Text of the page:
|Our Patron, Apostle Philip:||Eusebius' Ecclesiastical History | Scripture references to Apostle Philip|
About our Patron
Holy Apostle Philip
Troparion in Tone 3
O Holy Apostle Philip,
intercede with our merciful God
to grant our souls forgiveness of sins.
Listed as one of the Twelve Apostles (Acts 1:13, Matthew 10:1-4, Mark 3:13-19, Luke 6:12-16), the Holy Apostle Philip hailed from Bethsaida, as did both Andrew and Peter (John 1:44). Being a model of obedience, Philip followed immediately when Christ beckoned, "Follow Me" (John 1:43).
Philip is also an excellent example of personal evangelism, once having chosen to follow Christ, he found Nathanael and said, "We have found Him whom Moses in the law, and also the prophets, wrote - Jesus of Nazareth, the son of Joseph." When Nathanael derided his message with, "Can anything good come from Nazareth?" Philip responded, "Come and see" (John 1:45-46).*
Philip seems to have been practically minded. When present at the Feeding of the Five Thousand, he observed upon Christ's test that, "Two hundred denarii worth of bread is not sufficient for them, that every one of them may have a little" (John 6:5-7). At the Passover Meal and the Institution of the Eucharist, after the Washing of the Feet and Christ's declaration that He Himself is the way to the Father, Philip is the one who made the seemingly straightforward request, "Lord, show us the Father, and it is sufficient for us" (John 14:8). In both cases, Christ our Savior moved Philip and the others beyond their materialistic understanding: first, in the miraculous Feeding of the Five Thousand; and second, in the proclamation, "He who has seen Me has seen the Father;" and "Believe Me that I am in the Father and the Father in Me ..." (John 14:9,11).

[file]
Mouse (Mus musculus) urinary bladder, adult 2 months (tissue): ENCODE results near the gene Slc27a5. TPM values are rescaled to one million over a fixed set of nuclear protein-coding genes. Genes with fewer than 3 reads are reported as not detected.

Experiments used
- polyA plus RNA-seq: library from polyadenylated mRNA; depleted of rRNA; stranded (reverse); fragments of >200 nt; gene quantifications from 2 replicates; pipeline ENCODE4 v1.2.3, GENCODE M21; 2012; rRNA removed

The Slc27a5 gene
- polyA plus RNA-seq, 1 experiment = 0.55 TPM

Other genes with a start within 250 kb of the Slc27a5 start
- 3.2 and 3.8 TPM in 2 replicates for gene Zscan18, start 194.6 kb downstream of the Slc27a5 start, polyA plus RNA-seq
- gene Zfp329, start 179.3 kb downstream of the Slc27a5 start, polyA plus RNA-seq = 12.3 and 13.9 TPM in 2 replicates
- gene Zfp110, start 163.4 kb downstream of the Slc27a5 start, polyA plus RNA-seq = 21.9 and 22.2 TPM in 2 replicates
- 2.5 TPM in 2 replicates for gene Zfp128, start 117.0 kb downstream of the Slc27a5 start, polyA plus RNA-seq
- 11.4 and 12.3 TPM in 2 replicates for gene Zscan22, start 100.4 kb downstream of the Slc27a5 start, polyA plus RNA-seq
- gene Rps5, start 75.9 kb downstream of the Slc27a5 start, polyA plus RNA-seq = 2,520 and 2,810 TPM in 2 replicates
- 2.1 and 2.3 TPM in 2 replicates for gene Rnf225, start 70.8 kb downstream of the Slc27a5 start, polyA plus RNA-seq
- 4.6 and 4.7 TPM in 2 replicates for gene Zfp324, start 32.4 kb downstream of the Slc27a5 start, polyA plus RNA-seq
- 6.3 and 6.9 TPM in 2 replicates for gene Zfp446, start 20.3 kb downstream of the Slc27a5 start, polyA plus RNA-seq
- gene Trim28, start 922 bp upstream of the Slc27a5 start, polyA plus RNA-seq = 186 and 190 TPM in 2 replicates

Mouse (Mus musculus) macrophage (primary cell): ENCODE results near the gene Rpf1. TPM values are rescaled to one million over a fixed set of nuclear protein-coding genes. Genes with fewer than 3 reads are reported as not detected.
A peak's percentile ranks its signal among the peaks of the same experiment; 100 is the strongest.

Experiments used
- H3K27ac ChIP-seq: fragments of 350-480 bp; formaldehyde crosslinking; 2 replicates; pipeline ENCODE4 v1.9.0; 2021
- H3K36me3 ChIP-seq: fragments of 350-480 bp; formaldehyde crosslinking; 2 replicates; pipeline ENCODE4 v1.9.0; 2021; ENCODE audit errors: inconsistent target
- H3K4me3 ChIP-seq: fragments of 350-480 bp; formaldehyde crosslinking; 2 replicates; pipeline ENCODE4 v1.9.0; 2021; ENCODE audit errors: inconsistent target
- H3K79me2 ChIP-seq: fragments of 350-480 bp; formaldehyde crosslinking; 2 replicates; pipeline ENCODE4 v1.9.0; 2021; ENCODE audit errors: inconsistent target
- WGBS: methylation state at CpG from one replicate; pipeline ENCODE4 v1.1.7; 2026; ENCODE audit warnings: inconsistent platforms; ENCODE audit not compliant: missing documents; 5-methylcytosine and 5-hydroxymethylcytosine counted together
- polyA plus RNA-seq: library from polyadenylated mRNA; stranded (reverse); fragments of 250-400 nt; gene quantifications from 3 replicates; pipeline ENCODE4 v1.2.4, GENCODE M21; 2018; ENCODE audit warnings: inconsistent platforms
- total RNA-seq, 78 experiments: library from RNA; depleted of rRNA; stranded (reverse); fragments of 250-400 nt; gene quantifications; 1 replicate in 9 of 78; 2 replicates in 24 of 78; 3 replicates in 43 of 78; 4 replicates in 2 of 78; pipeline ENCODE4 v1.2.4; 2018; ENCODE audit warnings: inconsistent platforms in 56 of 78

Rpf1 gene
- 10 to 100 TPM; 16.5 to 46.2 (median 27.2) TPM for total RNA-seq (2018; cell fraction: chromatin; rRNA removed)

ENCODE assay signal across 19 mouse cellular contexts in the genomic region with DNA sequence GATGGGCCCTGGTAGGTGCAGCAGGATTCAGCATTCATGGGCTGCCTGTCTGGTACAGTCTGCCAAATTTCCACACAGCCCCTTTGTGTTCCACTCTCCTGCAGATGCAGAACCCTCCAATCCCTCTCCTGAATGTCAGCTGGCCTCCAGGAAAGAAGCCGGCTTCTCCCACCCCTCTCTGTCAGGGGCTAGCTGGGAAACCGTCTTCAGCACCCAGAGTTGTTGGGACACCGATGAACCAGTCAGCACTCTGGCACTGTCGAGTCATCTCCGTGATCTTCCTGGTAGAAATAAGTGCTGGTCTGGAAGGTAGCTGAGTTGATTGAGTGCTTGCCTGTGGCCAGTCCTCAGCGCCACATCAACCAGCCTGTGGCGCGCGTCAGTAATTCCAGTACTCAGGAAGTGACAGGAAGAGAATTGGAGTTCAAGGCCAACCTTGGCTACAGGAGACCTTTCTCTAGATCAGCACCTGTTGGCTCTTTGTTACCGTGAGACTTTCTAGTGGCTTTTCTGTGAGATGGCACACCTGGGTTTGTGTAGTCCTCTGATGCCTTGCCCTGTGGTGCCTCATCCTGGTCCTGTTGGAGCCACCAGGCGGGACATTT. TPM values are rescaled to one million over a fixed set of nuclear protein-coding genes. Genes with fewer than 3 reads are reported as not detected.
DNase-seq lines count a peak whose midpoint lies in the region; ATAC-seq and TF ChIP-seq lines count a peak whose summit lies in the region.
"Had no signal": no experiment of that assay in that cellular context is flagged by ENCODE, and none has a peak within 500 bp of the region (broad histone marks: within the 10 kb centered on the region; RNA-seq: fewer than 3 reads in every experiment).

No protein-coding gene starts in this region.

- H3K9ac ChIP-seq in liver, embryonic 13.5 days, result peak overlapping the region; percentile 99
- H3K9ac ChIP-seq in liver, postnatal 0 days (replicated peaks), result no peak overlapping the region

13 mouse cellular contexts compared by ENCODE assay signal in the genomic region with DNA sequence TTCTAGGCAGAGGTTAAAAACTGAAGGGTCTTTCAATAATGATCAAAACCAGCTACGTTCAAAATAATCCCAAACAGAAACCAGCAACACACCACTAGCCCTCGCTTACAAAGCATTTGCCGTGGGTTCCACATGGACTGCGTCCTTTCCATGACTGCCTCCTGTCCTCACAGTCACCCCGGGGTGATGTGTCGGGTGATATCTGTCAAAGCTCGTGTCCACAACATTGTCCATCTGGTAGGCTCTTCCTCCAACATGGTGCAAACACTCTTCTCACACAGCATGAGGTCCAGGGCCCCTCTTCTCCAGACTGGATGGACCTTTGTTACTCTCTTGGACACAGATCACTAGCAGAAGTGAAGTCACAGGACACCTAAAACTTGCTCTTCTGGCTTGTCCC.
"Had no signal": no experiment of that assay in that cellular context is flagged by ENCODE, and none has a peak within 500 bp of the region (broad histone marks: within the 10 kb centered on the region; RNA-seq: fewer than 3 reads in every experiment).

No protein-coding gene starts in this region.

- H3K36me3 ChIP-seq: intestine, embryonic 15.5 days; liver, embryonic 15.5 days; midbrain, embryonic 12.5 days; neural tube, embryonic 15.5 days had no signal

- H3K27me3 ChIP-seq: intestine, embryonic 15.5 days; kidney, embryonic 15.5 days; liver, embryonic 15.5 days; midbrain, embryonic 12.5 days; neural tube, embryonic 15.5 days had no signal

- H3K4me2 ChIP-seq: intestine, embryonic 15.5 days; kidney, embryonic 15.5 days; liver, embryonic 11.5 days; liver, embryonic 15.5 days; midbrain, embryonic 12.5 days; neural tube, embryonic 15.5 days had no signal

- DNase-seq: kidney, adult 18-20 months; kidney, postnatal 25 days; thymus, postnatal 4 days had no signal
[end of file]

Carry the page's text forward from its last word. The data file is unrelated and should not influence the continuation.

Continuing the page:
Philip, however, must have been quite approachable. On Palm Sunday, when certain pious Greeks would see Jesus, they approached Philip, asking, "Sir, we wish to see Jesus" (John 12:21). He was also blessed with faithfulness, for he was presumably numbered among the Ten Disciples when Christ appeared after His Resurrection (John 20:19-23). He was also present in the Upper Room after the Ascension of Christ and at the Descent of the Holy Spirit (Acts 1:13).
The later career of the Holy Apostle Philip is less well documented. The Church Historian, Eusebius, cites Polycrates, Bishop of Ephesus (later 2nd century), as a source and preserves some of his references to the Holy Apostle in his Ecclesiastical History. Polycrates, who was the leading Quartodeciman of Asia at the time, placed the Holy Apostle in Asia (modern Turkey), recording that he died and lay buried in Hierapolis. Other traditions add that he died a martyr's death by crucifixion. Later hagiographical legends report him as evangelizing as far afield as northern France. Polycrates also reports that the Holy Apostle was a family man with three daughters, two of whom were buried in Hierapolis while the third rested in Ephesus.
His memory is celebrated by the faithful on 14 November. His troparion is quoted above. May all faithful Orthodox Christians benefit by his glorious examples of obedience, faithfulness, approachability, and personal evangelism. May Christ our God bless us and save us through the prayers of the Holy Apostle Philip.
Synaxarion from the Horologion of Holy Transfiguration Monastery
This Apostle, one of the Twelve, was from Bethsaida of Galilee, and was a compatriot of Andrew and Peter. He was instructed in the teachings of the Law, and devoted himself to the study of the prophetic books. Therefore, when the Lord Jesus called him to the dignity of apostleship, he immediately sought out and found Nathanael and said to him, "We have found Him of Whom Moses in the Law and the Prophets did write, Jesus of Nazareth, the son of Joseph" (John 1.45). Having preached Jesus the God-man throughout many parts of Asia Minor, and having suffered many things for His Name's sake, he was finally crucified upside down in Hierapolis of Phrygia.
* This compelling invitation graces the icon at the main entrance of our church.
Spyridon the Wonderworker of Trymithous